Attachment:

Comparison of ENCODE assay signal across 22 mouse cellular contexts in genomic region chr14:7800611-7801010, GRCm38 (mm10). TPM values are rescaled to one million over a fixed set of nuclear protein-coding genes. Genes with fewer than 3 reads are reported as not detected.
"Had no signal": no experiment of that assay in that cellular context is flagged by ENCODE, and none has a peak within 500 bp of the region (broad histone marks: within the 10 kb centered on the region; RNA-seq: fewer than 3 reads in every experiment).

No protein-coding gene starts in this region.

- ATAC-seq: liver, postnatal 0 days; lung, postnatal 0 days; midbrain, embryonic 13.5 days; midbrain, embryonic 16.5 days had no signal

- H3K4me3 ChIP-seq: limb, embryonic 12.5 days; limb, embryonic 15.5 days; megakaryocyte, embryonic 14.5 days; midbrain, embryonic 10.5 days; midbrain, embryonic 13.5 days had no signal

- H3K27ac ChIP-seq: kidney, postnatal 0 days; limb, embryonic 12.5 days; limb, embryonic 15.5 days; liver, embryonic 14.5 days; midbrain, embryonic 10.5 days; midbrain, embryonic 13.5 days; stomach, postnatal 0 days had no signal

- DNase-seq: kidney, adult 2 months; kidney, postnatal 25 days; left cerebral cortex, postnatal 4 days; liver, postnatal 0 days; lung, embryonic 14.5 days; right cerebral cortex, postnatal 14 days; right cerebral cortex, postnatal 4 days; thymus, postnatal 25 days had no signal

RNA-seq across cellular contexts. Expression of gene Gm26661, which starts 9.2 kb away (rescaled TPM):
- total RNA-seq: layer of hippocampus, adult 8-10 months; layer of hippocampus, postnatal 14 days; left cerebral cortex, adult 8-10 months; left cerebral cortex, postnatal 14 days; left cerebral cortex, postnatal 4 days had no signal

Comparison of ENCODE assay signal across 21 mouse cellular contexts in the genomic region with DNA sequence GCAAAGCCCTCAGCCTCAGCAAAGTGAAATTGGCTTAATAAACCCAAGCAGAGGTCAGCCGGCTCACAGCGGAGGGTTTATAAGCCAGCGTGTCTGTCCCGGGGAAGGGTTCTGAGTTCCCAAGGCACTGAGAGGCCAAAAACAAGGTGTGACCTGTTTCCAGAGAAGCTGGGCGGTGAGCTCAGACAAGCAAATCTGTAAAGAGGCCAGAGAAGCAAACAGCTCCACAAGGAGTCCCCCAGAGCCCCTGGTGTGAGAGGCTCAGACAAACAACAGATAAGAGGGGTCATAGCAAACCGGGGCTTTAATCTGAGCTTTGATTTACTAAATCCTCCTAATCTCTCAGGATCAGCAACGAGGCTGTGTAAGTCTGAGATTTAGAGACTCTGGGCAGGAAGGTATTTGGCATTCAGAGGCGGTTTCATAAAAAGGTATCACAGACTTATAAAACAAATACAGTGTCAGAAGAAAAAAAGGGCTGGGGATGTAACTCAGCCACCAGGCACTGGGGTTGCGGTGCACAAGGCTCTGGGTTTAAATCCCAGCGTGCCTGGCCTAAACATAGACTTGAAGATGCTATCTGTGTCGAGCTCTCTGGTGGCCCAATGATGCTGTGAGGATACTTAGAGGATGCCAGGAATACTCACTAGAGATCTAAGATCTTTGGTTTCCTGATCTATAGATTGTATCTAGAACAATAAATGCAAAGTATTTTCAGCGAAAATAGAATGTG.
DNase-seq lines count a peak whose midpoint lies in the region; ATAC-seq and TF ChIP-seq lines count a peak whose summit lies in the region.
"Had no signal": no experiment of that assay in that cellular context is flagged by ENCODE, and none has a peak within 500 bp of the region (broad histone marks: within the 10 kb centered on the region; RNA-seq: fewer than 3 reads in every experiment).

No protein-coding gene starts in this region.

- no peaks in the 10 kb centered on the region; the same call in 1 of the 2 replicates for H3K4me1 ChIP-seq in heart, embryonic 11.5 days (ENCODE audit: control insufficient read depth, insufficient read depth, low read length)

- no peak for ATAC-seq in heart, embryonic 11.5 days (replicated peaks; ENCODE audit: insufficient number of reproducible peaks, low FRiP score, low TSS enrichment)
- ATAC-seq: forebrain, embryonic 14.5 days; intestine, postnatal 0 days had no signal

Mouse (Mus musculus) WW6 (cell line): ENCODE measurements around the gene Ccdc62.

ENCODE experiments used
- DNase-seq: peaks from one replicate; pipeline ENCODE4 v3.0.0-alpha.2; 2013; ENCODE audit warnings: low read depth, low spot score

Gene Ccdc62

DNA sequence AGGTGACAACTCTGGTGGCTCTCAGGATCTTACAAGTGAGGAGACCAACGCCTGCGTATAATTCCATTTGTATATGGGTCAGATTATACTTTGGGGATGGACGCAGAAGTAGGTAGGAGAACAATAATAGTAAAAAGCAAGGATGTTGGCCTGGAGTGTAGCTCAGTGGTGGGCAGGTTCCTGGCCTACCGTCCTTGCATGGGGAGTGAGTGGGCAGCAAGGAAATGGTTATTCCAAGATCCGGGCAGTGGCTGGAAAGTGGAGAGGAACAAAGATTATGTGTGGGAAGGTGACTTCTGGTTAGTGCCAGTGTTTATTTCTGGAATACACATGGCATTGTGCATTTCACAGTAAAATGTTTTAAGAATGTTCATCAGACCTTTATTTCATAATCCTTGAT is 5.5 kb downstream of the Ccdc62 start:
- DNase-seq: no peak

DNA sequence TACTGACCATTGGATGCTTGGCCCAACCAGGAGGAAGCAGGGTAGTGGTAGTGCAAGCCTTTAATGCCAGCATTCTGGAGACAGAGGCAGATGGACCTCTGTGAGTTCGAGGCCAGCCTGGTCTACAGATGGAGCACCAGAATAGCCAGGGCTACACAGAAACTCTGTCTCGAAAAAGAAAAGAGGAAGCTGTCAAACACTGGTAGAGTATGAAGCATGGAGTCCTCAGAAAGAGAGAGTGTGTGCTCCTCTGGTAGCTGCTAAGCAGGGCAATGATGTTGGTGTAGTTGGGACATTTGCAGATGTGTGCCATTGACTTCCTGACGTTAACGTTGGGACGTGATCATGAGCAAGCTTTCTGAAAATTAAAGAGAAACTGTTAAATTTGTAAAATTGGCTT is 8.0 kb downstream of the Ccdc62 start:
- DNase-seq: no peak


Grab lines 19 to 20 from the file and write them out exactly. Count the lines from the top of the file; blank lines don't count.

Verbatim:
- DNase-seq: peaks from one replicate; pipeline ENCODE4 v3.0.0-alpha.2; 2013; ENCODE audit warnings: low read depth, low spot score

Gene Ccdc62